HARD TO SAY GOODBYE: Holness offering words of comfort to George's widow, Keneea, at Saturday's service. (Below) the late business titan with sons Matt and Chris in happier times.
“It was a wonderful experience knowing Brian George, who had such a joyous relationship with life,” shared Rev. Dr. Robert Thompson, as he delivered the homily at Saturday’s service of celebration and thanksgiving to mark the passing of a man who’s can-do spirit, work ethic and sheer stamina, generosity and fierce commitment to family and corporate social responsibility never failed to inspire those around him.
During Saturday’s well-attended service, at the St. Andrew Parish Church in Half-Way-tree, where PM Andrew Holness, Dr. Peter Phillips and Olivia ‘Babsy’ Grange sat up front, George was repeatedly hailed for the remarkable talents and qualities that seemed to guarantee his success.
His good friend Walter Scott, who delivered the remembrance, drew special attention to the fact that despite health challenges over the last two-and-a-half years, George was always working, fulfilling his duties as President and CEO of Supreme Ventures Limited, one of the largest publicly traded companies in Jamaica – under the chairmanship of his recruiter Paul Hoo, who read the First Lesson. “He had breathtaking agility. The speed and sharpness of his mind was Bolt-like, but he was neither pompous nor arrogant with his supremacy,’ said Scott, who also couldn’t help recalling occasions that highlighted his wit and humour.
Trini-born but Jamaican to the core, Brian George was an avid basketball player and a football running back at New Orleans’ Tulane University back in the day. His great passion for sports seems to have rubbed off on his beloved boys, sons Matthew, 32, and Christopher, 31, who represented his native Trinidad & Tobago in water polo at the Rio Olympics. “A father couldn’t be happier or prouder of his sons,” Scott said.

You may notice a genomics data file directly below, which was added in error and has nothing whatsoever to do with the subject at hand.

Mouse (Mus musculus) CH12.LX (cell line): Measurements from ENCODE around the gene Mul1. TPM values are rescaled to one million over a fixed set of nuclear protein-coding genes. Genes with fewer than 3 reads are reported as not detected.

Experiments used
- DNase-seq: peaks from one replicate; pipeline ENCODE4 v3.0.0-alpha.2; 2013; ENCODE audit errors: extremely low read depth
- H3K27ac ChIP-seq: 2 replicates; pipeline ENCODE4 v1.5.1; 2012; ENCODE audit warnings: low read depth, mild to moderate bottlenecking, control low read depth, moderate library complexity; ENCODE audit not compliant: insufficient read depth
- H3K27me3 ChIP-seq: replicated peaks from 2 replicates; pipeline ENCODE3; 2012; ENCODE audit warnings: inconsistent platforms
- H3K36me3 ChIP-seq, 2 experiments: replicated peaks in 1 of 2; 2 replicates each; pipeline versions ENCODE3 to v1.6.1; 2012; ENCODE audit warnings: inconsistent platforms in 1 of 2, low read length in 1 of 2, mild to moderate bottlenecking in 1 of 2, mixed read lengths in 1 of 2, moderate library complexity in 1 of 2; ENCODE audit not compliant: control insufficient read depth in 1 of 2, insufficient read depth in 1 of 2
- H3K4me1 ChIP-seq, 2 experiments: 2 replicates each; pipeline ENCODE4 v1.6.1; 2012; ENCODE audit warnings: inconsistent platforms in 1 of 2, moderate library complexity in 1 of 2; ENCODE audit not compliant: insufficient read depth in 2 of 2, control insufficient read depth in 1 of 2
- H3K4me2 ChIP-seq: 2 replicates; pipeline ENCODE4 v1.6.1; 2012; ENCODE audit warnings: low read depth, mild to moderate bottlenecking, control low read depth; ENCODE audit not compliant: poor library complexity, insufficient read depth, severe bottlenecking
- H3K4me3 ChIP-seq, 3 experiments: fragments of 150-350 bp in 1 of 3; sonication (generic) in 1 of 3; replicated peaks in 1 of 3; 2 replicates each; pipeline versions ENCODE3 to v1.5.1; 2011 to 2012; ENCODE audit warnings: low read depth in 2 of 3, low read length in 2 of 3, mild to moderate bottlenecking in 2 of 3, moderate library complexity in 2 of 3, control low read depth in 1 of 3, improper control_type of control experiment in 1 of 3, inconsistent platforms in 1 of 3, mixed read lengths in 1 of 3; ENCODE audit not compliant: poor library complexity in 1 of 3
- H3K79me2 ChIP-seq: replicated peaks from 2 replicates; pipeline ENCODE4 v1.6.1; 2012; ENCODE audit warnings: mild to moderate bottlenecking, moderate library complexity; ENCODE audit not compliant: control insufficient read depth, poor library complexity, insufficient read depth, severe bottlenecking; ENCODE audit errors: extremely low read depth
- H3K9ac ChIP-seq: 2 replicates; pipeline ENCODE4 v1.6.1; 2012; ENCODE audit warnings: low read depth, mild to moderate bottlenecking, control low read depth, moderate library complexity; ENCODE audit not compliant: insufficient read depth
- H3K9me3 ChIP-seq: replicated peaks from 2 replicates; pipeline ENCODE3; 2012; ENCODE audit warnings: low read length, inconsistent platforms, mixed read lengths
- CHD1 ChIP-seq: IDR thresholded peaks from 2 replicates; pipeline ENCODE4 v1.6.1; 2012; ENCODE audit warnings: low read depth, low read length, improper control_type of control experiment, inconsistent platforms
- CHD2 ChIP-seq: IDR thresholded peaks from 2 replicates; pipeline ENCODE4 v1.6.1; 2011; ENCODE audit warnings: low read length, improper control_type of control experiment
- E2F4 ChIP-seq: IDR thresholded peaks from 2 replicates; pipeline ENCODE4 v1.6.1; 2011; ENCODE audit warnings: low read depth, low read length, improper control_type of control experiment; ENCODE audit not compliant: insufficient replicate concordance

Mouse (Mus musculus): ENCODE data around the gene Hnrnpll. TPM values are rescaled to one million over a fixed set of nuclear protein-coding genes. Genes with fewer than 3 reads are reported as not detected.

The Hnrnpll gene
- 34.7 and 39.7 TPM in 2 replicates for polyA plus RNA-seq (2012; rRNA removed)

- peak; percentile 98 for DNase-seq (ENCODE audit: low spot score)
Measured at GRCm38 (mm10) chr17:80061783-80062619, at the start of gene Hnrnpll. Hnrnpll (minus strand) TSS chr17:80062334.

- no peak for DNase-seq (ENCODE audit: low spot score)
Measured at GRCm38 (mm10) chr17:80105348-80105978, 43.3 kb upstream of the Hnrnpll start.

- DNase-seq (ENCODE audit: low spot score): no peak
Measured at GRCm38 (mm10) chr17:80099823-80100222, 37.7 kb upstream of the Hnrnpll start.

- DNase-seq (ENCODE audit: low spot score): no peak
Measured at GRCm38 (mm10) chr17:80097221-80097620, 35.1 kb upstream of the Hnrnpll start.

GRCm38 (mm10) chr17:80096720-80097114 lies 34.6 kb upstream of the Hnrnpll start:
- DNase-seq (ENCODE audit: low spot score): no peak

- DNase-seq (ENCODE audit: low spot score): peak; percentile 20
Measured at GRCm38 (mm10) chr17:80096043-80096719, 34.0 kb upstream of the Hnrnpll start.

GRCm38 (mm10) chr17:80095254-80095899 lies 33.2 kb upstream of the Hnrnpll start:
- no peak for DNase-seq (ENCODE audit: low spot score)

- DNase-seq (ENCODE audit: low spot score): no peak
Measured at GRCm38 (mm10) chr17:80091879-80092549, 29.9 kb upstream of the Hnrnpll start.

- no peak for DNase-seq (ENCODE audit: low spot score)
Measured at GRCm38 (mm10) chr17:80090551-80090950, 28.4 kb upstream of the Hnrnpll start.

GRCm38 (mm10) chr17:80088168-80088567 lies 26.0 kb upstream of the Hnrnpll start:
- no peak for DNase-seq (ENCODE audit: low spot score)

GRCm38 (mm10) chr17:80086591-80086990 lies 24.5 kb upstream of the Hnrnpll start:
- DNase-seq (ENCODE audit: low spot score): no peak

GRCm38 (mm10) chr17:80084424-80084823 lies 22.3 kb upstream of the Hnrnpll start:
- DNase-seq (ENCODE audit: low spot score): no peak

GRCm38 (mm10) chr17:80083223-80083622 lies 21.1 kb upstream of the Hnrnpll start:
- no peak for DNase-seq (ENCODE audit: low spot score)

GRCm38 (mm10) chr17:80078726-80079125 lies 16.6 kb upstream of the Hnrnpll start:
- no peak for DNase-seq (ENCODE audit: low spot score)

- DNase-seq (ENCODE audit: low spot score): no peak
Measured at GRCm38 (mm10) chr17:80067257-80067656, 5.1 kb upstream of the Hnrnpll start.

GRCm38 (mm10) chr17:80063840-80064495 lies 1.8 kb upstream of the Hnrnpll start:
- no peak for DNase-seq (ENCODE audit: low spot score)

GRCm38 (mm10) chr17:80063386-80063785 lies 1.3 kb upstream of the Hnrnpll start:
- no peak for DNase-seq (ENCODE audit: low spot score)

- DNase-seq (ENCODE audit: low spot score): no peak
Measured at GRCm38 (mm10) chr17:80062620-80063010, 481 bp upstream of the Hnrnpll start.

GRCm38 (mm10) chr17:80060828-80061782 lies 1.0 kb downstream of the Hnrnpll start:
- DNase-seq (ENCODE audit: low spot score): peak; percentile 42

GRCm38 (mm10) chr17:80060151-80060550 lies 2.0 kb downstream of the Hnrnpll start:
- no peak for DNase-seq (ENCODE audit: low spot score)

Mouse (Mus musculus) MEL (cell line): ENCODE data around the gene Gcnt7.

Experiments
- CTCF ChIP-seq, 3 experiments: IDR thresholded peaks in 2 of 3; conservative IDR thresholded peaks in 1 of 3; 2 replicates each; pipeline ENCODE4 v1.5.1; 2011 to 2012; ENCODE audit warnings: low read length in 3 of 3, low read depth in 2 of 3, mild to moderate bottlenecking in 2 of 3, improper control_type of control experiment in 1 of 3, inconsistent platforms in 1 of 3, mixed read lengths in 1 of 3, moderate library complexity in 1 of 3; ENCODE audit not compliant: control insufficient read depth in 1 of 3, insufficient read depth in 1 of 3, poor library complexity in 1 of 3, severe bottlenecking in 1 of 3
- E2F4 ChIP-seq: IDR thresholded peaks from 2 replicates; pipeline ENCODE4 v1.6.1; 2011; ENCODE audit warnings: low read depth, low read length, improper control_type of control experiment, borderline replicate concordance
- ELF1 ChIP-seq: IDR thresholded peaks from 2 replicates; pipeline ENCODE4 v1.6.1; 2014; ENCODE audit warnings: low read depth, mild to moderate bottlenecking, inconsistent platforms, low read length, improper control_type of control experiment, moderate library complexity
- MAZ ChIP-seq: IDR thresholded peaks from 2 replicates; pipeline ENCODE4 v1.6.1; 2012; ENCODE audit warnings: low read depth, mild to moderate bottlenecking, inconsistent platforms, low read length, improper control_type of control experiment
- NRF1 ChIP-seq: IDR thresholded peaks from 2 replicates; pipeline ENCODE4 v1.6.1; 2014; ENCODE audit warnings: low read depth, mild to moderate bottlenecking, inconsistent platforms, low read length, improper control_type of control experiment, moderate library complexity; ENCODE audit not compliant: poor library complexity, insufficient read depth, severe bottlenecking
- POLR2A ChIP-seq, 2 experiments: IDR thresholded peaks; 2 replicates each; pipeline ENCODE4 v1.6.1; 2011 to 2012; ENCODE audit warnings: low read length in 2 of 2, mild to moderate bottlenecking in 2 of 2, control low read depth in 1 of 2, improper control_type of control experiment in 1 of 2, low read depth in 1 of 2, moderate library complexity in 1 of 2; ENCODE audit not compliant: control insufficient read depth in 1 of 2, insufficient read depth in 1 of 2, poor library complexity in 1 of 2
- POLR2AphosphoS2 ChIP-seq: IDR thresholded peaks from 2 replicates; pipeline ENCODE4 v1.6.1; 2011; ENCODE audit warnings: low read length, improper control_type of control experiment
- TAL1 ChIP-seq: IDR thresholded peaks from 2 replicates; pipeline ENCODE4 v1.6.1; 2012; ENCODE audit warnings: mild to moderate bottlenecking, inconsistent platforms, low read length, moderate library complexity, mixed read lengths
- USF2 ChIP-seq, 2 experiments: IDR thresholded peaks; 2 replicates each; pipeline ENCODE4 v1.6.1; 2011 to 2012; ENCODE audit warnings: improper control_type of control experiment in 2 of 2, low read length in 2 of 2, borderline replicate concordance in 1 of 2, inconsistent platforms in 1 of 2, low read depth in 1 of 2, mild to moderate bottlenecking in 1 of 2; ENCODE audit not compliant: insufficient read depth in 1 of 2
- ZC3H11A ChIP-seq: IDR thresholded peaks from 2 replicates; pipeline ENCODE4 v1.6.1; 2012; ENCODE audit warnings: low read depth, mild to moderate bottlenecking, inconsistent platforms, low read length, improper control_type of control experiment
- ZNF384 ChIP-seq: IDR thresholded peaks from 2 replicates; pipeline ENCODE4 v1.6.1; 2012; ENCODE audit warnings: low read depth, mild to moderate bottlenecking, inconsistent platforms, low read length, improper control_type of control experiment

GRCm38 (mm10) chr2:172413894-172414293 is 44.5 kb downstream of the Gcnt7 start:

But best of all, he went on, George found the love of a good woman in Keneea Linton, the fashion-design whiz who nursed him back to health in the rough times and gave him the best seven years of his life via their “transformational” marriage.
For Chris and Matthew, who couldn’t hold back the tears as they took turns reading their tributes, Brian was “the perfect father”, the consummate social butterfly who “was always smiling” and whose “need to help others was unparalleled.” “My father belonged to all and he shared so much of himself with everybody,” Chris told the rapt congregation. “He had a depth of character that is rare in Jamaican men.” Said Matthew, “Jamaica gave him a strong foundation to begin the next chapter of his life here. But he was the perfect father – always present and just a phone call away.”
Brian George, who also worked with the National Health Fund and the CHASE Fund, died last week at the Andrew’s Memorial Hospital of a massive heart attack. He was 59 years old. Saturday’s reflective mid-afternoon service for a life well-lived drew a classy, well-dressed mix of colleagues, well-wishers and government officials. Among the mourners in attendance: Dr. Omar Davies, Mark Golding, Lisa Hanna, Peter Bunting and P.J. Patterson.
> GONE TOO SOON: News of Brian George’s death brings a wave of tributes